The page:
The link above will direct you to a sample chapter from the upcoming Chuck Klosterman book “I Wear the Black Hat: Grappling with Villains (Real or Imagined).” (What?! You haven’t preordered it yet?) This chapter is about all the musicians Klosterman hated from 1984-2003 and how he came around on some of them … or just didn’t care anymore. Like most of Klosterman’s criticism, much of it is funny and provocative. However, a particular passage stands out:
“Somewhere in 2003, my ability to hate the Eagles (or Coldplay, or Dave Matthews, or Mumford and Sons, or whoever) just evaporated. I could no longer construct antipathy for random musicians, even if they deserved it. My personality had calcified and emancipated itself from taste. I still cared about music, but not enough to feel emotionally distraught over its nonmusical expansion into celebrity and society. And this was a real problem. Being emotionally fragile is an important part of being a successful critic; it’s an integral element to being engaged with mainstream art, assuming you aspire to write about it in public. If you hate everything, you’re a banal a–hole . . . but if you don’t hate anything, you’re boring. You’re useless. And you end up writing about why you can no longer generate fake feelings that other people digest as real.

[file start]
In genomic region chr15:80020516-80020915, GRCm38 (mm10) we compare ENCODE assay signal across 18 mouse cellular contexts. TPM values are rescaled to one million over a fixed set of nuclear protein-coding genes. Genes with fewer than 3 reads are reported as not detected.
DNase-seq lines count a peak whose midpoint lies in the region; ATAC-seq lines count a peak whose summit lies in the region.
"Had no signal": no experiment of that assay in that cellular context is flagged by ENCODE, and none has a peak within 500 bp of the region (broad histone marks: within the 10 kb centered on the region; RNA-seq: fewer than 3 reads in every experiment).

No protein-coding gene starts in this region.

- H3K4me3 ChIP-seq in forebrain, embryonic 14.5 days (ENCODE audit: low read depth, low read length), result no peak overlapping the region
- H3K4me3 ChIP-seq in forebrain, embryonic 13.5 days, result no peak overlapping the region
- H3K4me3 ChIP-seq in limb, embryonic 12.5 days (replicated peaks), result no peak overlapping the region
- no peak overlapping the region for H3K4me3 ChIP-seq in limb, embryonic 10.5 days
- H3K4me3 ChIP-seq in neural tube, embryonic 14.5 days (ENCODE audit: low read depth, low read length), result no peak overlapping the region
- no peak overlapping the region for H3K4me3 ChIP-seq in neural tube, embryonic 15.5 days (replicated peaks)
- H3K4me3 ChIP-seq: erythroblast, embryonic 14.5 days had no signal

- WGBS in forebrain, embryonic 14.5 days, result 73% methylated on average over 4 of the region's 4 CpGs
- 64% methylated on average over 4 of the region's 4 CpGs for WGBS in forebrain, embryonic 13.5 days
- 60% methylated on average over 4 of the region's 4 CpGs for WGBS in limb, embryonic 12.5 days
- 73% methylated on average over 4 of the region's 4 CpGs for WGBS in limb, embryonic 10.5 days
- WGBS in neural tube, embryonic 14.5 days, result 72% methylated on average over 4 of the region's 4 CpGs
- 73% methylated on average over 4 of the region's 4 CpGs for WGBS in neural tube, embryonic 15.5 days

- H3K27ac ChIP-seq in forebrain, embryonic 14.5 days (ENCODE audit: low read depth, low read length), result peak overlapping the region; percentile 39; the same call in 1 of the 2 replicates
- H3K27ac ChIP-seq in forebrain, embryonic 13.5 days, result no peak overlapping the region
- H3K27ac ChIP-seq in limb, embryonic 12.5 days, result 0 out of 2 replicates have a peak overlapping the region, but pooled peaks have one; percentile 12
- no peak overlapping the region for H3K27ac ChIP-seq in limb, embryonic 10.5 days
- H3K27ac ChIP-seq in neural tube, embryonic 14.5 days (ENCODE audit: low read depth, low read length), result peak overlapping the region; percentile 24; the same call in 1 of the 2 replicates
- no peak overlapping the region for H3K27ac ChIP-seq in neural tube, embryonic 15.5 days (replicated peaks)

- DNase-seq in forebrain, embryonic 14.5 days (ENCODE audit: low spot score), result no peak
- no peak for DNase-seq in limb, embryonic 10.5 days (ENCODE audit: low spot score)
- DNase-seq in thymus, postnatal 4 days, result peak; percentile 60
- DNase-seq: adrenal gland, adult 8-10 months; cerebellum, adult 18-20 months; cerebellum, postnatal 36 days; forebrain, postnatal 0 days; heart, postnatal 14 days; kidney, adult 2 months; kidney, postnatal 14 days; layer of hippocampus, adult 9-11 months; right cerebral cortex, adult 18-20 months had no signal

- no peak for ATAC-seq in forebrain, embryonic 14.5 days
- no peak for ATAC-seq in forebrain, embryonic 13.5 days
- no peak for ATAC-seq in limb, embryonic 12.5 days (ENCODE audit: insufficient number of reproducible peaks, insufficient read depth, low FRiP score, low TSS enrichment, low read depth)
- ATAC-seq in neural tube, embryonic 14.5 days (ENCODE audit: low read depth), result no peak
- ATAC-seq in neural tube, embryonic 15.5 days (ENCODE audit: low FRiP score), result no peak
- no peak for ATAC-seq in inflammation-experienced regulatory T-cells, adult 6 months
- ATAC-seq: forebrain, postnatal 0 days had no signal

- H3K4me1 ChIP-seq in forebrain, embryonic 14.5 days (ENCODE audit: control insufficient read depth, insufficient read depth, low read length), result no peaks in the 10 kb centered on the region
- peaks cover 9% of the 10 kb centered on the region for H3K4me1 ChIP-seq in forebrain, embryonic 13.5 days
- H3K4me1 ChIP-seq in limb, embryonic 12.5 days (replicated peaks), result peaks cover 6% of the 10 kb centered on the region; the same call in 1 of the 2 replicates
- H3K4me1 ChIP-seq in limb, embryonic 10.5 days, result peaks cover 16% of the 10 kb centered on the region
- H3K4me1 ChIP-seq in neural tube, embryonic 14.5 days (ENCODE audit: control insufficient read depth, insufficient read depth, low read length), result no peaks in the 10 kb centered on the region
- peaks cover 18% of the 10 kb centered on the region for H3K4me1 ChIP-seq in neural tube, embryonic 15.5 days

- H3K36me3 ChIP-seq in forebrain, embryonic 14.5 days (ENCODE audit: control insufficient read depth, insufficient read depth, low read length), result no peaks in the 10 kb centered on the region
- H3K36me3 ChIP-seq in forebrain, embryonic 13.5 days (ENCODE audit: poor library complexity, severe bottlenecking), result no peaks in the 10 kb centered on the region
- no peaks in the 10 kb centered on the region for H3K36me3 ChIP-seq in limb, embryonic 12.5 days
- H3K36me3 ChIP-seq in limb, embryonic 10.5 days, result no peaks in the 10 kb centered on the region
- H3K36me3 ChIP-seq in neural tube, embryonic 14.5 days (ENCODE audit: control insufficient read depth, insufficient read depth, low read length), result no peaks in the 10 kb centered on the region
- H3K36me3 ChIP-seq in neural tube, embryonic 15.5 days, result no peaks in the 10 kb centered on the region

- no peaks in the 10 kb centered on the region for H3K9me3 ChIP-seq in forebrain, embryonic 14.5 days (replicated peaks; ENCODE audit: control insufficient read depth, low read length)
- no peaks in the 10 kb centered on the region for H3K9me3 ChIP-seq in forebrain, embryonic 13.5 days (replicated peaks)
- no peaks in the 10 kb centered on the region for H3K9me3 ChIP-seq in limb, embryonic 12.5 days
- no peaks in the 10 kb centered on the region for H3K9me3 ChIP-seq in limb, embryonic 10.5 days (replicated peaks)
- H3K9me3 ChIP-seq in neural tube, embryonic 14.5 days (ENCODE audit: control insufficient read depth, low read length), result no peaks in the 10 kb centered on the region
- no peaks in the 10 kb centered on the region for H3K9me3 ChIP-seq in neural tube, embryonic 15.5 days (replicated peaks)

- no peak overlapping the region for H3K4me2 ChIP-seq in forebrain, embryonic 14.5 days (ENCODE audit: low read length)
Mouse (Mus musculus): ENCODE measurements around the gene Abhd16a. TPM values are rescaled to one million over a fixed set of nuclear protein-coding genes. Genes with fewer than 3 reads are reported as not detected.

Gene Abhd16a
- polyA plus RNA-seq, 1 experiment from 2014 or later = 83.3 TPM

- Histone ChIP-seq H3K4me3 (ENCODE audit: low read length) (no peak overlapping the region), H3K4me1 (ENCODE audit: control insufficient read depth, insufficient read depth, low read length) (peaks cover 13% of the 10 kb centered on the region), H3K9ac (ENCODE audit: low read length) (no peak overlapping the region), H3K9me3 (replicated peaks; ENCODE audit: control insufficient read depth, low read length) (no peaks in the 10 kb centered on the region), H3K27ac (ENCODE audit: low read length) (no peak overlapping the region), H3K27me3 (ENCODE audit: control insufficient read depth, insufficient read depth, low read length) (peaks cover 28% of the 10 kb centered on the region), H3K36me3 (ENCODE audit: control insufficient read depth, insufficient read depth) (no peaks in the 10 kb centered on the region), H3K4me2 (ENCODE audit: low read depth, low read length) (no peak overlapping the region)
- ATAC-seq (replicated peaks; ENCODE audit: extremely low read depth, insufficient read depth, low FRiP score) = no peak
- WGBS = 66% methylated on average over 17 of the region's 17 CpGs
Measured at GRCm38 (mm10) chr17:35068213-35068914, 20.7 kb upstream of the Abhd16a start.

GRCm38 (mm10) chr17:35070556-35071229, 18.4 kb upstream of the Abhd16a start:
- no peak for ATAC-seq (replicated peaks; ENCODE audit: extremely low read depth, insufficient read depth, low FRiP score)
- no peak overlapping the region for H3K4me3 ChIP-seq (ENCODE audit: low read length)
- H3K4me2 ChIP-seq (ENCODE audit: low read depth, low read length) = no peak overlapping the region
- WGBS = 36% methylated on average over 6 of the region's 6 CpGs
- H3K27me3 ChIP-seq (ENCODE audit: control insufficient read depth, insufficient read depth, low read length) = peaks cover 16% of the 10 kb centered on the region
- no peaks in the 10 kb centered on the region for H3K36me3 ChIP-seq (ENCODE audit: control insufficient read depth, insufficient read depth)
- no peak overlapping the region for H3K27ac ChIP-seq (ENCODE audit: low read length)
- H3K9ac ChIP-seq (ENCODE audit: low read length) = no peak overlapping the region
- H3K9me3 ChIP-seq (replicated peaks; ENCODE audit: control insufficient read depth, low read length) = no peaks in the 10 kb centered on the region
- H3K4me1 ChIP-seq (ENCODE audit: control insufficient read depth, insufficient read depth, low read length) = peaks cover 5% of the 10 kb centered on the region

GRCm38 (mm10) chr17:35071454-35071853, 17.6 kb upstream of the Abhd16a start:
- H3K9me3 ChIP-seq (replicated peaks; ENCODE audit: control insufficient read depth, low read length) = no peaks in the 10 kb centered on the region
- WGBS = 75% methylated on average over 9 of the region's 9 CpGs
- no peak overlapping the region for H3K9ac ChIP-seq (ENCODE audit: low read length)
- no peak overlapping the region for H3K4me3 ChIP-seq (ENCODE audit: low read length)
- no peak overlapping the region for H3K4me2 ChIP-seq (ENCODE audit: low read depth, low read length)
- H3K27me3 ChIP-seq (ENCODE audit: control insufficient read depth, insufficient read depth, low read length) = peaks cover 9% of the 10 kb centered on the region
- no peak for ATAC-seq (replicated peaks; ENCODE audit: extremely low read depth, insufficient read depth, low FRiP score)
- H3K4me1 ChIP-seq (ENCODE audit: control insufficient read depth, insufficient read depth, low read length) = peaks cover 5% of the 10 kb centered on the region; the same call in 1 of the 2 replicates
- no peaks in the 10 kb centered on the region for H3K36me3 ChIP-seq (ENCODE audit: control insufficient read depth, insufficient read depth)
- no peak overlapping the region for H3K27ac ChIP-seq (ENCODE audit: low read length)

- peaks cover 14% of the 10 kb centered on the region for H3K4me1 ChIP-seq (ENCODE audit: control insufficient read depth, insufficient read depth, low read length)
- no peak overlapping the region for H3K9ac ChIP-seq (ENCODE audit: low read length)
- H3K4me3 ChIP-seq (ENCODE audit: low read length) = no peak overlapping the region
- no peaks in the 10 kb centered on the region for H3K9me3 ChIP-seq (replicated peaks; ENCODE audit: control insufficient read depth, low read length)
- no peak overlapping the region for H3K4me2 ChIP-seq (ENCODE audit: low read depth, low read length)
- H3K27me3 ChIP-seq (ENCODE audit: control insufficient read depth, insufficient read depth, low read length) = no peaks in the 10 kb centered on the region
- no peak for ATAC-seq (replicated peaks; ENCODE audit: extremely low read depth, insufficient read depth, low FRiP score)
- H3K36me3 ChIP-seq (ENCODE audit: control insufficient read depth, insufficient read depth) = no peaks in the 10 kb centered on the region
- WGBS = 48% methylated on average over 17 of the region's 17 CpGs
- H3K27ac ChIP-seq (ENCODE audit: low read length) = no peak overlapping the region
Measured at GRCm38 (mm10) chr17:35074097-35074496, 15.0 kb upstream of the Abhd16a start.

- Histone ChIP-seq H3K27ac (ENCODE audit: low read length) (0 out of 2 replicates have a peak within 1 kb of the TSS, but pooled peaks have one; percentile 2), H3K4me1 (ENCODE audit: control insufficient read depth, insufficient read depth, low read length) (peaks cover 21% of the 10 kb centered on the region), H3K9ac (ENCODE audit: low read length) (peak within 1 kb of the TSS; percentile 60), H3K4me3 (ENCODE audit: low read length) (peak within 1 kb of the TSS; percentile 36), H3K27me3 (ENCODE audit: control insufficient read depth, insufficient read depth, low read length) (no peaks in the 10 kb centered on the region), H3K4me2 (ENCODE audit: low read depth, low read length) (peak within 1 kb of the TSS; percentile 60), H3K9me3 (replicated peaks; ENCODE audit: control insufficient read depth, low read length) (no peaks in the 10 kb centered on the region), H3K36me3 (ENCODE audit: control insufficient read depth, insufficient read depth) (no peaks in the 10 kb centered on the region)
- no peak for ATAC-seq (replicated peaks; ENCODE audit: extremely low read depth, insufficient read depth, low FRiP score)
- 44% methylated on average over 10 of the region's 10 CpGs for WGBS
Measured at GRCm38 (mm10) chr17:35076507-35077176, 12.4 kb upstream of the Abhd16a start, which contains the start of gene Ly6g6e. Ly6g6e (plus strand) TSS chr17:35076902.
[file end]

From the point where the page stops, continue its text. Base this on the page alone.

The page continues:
There needs to be more awareness about the cultural impact of reverse engineering, particularly as it applies to fandom and revulsion. It’s the most important part of describing the day-to-day import of art, which is ultimately what criticism is supposed to do. But there are no critics who can admit to their own reverse engineering without seeming underinformed. It’s like arguing that the greatest Russian novel ever written happens to be the only one you ever finished.”
The link above takes you to the full chapter, as opposed to the small excerpt of the chapter that’s in the print edition of Entertainment Weekly this week. And if you like what you see, be sure to check out any of Klosterman’s non-fiction books, especially “Fargo Rock City” and “Sex, Drugs, and Cocoa Puffs.”